Exercise After-Burn, Body Composition Assessment and Disease, and Improving Performance Using the Glycemic Index Course

Online Course
Price
$40
IDEA Member
$30
ACE Price
$30

Includes all course content in digital format

Description

Expand your knowledge and earn continuing education credits with this course covering research on three different topics. Read these in-depth articles to learn more about exercise after-burn, the relationship between body composition assessment and disease, and using the glycemic index to improve athletic performance.

Articles and the test from the November/December 2004 CEC Fitness Research Issue of IDEA Fitness Journal.

Available Course Credits

ACSM
2.00
ACTION
0.20
FAI
2.00
ISFTA
2.00
ISSA
2.00
ISTA
0.20
NBHWC
2.00
NCEP
2.00
NETA
2.00
PTIA
2.00
REPS NZ
1.50
REPs UAE
2.00

Learning Objectives

After reading these articles, readers should be able to:

  1. Define and describe EPOC.
  2. Name four physiological mechanisms responsible for EPOC.
  3. Name the factor that has the greatest effect on EPOC.
  4. Discuss the effects of exercise duration and intermittent exercise on EPOC.
  5. Explain what factor of resistance exercise affects EPOC most meaningfully.
  6. Identify applications for which body composition assessment can be useful.
  7. Identify the various laboratory and field methods used to measure body composition.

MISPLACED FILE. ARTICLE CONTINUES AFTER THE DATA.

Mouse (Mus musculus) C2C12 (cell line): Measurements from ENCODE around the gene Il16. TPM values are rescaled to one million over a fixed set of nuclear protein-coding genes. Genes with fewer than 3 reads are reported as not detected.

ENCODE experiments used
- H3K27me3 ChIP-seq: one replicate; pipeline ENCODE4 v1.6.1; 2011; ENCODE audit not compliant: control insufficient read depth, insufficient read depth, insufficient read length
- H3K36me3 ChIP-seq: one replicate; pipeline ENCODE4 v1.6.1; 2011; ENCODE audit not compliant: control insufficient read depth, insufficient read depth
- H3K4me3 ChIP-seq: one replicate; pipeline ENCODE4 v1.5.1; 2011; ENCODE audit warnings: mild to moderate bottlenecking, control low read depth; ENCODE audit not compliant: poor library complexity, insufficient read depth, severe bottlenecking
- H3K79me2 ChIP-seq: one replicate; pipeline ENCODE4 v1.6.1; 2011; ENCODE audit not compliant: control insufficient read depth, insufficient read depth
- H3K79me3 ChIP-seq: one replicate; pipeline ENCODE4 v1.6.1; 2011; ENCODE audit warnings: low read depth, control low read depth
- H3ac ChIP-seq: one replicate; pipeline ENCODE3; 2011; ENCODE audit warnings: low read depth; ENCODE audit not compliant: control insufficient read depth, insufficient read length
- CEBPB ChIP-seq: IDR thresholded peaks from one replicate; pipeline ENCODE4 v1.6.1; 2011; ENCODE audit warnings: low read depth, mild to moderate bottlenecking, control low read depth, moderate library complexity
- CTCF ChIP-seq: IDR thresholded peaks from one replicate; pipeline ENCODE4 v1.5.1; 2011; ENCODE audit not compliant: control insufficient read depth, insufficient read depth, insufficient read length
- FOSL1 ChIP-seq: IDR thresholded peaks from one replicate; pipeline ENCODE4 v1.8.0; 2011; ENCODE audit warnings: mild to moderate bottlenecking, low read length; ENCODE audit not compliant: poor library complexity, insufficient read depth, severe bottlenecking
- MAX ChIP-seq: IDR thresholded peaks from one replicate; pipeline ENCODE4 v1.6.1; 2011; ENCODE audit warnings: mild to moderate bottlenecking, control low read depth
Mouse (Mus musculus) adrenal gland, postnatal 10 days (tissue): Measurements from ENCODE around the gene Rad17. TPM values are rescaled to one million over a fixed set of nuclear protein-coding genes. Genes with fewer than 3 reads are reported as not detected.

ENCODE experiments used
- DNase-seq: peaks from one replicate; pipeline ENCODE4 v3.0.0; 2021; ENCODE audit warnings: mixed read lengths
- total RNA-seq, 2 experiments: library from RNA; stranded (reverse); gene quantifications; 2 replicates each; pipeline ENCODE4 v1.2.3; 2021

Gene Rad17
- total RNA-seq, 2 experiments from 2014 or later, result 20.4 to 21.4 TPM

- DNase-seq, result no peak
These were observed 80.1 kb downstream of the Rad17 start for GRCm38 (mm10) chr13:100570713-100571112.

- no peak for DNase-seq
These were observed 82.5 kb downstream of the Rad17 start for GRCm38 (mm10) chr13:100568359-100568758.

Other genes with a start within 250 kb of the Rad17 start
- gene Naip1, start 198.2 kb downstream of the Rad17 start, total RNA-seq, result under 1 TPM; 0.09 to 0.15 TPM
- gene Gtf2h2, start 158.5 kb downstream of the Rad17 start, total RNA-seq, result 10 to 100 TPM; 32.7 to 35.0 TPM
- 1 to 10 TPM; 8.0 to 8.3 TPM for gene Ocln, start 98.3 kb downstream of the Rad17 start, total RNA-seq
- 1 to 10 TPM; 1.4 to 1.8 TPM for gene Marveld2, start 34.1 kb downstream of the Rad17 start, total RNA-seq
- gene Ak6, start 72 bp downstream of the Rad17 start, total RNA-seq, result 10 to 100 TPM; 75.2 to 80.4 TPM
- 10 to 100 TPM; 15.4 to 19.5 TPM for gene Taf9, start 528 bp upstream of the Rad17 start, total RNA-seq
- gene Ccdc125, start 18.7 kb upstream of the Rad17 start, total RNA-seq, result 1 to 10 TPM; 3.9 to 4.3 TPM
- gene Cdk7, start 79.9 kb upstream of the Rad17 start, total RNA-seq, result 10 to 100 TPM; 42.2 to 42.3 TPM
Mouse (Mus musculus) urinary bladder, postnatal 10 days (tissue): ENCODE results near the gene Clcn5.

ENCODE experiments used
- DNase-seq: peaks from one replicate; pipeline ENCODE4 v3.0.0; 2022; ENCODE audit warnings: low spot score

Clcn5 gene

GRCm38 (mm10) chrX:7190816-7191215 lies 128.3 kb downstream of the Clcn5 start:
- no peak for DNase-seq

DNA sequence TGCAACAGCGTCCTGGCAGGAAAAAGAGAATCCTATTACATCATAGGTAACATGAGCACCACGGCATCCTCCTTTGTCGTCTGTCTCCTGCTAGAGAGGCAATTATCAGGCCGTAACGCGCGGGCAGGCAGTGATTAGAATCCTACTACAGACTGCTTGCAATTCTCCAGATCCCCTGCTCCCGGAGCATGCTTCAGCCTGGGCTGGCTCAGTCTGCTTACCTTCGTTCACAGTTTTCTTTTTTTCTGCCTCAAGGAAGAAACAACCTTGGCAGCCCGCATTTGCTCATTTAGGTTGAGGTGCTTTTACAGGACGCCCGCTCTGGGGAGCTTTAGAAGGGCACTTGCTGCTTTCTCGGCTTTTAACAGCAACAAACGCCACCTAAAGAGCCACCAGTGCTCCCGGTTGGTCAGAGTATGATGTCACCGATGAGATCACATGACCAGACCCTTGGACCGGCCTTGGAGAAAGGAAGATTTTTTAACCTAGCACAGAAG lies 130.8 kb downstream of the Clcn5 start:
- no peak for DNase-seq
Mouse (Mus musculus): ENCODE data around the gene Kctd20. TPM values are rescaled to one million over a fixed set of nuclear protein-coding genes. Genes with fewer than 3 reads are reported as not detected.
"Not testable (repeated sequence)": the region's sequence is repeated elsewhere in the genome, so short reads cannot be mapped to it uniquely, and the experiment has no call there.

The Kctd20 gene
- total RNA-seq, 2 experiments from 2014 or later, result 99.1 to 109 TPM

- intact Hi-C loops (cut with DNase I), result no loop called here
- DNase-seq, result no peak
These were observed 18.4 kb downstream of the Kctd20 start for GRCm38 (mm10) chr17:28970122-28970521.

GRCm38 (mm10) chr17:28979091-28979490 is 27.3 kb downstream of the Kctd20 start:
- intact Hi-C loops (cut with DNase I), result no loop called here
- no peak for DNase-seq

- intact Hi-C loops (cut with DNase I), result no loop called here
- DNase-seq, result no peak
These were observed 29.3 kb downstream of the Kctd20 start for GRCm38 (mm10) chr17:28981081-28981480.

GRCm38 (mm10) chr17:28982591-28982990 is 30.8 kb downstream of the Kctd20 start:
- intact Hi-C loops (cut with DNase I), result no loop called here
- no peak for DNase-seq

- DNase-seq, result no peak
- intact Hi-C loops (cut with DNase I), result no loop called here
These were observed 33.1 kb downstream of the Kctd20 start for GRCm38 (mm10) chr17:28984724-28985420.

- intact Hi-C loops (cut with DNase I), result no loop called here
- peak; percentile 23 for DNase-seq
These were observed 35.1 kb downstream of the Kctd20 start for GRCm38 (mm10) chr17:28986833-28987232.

8. Understand the principles on which the various body composition assessment techniques are based.
  9. Describe the advantages and disadvantages of different body composition assessment techniques as they relate to healthy adults, children, obese individuals, athletes and elderly individuals.
  10. Understand the relationship between different body composition measurements (e.g., body mass index, waist circumference) and risk of disease.
  11. Describe the role that carbohydrates play in fueling the muscles during athletic training.
  12. Define what is meant by the terms glycemic response, glycemic index (GI) and glycemic load.
  13. Outline the formula used to calculate GI.
  14. Explain to clients how foods with low, medium and high GIs affect blood glucose and insulin levels during training.
  15. Understand which carbs may improve  performance during competition or intense exercise bouts versus those that are more suitable for endurance training.

Course Procedure

  1. Enroll in the course.
  2. View the course content.
  3. Take the test. (You must score 80% to pass. If you do not pass, you may retake the test.)
  4. Print your certificate of completion.

Course Content

Exercise After-Burn, Body Composition Assessment and Disease, and Improving Performance Using the Glycemic Index Course
Module

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